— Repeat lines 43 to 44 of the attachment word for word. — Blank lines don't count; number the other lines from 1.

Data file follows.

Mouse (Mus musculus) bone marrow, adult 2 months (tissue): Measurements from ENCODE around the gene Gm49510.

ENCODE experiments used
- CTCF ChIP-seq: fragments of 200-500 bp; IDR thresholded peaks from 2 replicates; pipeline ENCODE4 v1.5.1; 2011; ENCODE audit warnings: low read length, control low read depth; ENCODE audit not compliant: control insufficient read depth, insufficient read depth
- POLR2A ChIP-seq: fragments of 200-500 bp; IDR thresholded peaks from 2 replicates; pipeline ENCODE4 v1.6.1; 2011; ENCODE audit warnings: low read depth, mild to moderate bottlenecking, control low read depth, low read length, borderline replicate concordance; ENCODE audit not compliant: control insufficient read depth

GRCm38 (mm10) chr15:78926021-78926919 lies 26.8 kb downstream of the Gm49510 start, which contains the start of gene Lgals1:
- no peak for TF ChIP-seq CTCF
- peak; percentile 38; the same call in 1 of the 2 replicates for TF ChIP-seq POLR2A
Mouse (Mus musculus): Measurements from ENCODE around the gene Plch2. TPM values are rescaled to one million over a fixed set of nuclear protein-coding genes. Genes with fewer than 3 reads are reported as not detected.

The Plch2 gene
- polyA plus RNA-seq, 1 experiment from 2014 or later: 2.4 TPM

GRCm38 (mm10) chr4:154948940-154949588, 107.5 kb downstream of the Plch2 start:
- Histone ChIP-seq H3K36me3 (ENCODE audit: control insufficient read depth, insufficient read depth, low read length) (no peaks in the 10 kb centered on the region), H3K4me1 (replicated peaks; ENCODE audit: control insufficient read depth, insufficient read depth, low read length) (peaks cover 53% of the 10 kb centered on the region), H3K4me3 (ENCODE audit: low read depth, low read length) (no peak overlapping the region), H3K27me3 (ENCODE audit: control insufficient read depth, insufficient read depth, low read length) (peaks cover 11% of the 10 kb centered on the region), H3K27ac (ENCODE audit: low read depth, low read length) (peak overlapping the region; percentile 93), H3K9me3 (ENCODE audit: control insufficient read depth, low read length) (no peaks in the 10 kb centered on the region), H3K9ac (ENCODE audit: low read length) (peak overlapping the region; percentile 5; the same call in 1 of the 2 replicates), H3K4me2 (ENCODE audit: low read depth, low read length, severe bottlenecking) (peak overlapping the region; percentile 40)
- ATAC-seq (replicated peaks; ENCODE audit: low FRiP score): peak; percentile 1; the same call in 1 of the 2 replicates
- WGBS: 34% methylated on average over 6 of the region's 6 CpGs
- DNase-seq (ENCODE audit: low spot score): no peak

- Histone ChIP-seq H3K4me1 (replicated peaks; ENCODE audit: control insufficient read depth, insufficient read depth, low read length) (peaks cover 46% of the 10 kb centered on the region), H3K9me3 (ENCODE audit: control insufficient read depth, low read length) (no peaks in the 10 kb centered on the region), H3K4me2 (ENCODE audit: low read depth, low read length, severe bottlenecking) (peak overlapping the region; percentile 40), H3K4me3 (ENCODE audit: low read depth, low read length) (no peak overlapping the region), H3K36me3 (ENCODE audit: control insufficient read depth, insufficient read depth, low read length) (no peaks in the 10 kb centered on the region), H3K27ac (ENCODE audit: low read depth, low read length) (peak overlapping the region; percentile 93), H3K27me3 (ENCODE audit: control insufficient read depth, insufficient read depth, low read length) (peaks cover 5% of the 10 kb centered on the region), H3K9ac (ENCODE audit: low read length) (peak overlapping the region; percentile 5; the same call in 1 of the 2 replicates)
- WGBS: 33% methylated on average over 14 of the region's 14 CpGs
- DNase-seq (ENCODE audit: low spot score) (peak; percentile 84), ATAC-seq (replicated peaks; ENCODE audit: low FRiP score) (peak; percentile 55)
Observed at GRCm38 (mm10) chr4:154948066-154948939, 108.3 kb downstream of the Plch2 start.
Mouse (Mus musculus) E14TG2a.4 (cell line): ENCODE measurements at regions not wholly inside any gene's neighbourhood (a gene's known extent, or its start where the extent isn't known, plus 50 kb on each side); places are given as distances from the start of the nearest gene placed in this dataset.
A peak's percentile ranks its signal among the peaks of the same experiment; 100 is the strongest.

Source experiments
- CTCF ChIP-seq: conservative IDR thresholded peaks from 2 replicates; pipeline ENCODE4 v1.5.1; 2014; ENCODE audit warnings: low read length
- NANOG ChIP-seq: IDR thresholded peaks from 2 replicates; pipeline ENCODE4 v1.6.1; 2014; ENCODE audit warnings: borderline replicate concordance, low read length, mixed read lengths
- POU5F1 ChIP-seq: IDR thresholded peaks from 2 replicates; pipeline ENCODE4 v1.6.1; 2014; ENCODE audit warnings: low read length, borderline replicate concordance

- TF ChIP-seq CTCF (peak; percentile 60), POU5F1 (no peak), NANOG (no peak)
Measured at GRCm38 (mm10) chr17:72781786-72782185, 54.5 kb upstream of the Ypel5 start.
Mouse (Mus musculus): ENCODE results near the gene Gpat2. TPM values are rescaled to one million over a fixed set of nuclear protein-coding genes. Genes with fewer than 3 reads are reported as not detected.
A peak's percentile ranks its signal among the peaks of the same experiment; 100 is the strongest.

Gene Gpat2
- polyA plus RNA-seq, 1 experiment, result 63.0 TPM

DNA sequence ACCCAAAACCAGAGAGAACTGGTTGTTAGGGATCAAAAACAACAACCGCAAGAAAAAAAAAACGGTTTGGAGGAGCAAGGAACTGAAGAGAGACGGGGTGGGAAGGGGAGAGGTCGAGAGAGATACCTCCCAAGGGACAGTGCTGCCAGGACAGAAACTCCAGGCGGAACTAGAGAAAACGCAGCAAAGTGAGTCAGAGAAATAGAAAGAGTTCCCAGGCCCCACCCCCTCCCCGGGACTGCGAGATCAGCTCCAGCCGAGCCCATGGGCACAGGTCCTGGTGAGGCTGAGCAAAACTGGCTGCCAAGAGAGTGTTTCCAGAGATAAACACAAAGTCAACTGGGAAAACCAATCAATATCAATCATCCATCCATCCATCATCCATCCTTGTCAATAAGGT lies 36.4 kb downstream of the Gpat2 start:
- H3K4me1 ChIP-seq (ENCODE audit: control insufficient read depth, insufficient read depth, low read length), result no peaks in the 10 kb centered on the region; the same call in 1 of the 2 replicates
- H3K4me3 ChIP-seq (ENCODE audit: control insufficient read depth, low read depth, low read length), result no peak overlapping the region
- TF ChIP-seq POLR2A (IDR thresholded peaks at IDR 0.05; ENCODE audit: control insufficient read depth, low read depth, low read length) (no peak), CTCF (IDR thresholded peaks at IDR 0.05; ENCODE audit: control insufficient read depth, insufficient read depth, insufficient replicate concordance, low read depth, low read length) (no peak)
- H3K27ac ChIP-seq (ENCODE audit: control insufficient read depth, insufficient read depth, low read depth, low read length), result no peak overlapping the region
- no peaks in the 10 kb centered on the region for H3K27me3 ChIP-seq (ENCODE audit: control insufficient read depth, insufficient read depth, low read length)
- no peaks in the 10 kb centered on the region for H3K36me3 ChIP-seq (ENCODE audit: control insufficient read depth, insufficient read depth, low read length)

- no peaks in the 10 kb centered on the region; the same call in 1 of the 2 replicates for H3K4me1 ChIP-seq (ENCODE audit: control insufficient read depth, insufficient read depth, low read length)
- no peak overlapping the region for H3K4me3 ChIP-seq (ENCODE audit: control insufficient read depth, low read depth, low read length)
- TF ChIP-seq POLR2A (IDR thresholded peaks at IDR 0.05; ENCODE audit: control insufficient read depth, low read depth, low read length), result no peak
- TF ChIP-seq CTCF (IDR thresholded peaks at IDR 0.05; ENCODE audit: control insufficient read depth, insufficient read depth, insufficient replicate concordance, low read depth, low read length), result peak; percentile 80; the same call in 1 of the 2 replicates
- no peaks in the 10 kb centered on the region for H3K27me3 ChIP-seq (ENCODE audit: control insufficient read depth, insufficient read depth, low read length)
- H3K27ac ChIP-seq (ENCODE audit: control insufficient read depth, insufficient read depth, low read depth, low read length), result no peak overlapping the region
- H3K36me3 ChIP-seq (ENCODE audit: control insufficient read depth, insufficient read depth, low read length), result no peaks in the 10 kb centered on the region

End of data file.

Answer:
- no peaks in the 10 kb centered on the region for H3K27me3 ChIP-seq (ENCODE audit: control insufficient read depth, insufficient read depth, low read length)
- H3K27ac ChIP-seq (ENCODE audit: control insufficient read depth, insufficient read depth, low read depth, low read length), result no peak overlapping the region